The showdown was widely viewed as the most significant threat to Putin’s rule during his age and may have signaled the first signs of the end for his dynasty outside of Russia.

Therefore, Biden faces a scenario that none of his predecessors who fought with Putin had to consider: that he is dealing with the endgame of this modern czar, and the prospect of instability shaking a nuclear powerhouse that might have global ramifications.

The avoidance of a more serious conflict

The United States and its allies made it plain that the showdown between Putin and Prigozhin, which was eventually called off, was an internal Russian problem during the upheaval that gripped Russia this weekend. Biden went out of his way to dispel the impression, outlining how he had talked with Western leaders on the correct approach, after Moscow opened a propaganda front on Monday by stating it was exploring if Western intelligence was involved in the coup attempt.

They concurred with me that we couldn’t afford to give Putin any room to maneuver. I cannot stress this enough: we gave Putin no reason to blame the West or NATO for this. Our disinterest was made quite plain. The president assured the press that his administration was not involved in any way.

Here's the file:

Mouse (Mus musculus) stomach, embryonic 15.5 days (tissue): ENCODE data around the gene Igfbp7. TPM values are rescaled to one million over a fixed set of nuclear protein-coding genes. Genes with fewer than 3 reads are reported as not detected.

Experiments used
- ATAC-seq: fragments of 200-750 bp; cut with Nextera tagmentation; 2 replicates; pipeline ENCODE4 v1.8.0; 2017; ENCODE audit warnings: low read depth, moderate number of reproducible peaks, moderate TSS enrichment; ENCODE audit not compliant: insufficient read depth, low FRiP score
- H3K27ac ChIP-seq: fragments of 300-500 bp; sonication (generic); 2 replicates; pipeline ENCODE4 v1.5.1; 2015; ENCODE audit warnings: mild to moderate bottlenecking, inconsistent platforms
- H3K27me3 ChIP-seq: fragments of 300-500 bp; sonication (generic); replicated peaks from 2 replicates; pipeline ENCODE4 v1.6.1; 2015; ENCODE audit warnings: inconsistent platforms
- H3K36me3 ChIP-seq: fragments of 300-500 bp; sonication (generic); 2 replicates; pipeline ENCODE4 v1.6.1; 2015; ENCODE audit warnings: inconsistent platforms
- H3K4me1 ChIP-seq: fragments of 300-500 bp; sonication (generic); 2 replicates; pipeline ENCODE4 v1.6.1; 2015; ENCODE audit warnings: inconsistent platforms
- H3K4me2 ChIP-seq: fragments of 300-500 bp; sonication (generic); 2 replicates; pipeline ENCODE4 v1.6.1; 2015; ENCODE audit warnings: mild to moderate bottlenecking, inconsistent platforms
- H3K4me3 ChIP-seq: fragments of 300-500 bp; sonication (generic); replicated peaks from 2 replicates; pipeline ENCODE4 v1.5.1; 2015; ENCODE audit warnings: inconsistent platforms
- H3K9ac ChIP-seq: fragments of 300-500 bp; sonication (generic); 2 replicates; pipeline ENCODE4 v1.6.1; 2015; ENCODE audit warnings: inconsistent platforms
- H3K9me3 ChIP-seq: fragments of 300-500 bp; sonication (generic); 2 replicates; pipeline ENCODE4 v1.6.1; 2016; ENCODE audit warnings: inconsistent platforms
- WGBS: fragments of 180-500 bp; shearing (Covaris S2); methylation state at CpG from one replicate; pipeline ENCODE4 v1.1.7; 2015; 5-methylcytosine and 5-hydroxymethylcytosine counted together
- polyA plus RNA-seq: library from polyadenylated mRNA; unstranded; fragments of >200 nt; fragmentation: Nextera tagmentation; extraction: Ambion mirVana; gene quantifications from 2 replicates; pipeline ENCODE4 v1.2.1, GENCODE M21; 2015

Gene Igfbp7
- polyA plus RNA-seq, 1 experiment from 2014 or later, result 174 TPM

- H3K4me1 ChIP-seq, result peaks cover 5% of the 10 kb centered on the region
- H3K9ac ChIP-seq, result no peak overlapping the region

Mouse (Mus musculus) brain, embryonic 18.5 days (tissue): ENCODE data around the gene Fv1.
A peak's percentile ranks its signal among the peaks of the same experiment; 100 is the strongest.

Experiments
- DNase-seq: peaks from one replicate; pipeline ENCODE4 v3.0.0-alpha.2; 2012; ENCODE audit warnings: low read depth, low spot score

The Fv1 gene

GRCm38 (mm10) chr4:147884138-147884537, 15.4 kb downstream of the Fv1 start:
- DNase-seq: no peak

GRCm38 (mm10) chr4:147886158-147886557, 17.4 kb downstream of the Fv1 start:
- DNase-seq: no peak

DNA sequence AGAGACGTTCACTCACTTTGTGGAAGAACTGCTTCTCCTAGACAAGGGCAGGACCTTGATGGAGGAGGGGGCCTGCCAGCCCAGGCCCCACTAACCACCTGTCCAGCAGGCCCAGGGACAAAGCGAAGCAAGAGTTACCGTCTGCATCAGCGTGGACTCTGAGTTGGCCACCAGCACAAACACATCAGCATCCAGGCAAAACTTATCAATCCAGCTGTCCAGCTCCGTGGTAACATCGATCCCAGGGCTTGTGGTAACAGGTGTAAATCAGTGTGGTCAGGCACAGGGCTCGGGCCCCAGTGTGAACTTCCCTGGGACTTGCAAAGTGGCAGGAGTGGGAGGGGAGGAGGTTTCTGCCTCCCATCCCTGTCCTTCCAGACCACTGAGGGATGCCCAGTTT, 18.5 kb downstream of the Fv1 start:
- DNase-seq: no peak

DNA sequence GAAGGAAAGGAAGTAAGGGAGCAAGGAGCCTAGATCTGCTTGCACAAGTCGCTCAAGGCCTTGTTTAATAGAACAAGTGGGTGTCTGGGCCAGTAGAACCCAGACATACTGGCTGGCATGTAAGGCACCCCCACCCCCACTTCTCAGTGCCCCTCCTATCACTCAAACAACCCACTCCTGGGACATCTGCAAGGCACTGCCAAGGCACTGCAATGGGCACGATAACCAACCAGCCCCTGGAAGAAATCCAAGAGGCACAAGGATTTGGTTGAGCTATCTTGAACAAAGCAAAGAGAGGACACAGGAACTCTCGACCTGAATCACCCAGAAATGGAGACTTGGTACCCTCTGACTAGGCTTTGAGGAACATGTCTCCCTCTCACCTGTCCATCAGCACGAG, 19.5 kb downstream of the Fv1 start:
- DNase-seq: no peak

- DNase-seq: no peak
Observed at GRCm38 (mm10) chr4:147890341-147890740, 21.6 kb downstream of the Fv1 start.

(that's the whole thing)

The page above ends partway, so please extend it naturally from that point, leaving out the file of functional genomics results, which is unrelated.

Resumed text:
On Monday, it was claimed that the United States had advanced notice of Prigozhin’s plans but had communicated this information with just a few number of high-ranking officials and friends, the British included. This new information looks to be the latest proof that the United States has been receiving top-notch, reliable intel from within Russia for at least a year. This probably irritates Putin much and could make him even more isolated.

Biden’s statements, meanwhile, underscored the strange contradictions in his approach to Putin. While sending billions of dollars in arms and ammunition to Ukrainian President Volodymyr Zelensky to fight for the survival of his country, President Joe Biden has insisted that the United States is not involved in a showdown with Russia, doing everything he can to avoid a direct clash between NATO and Russian forces that could risk an escalation to World War III.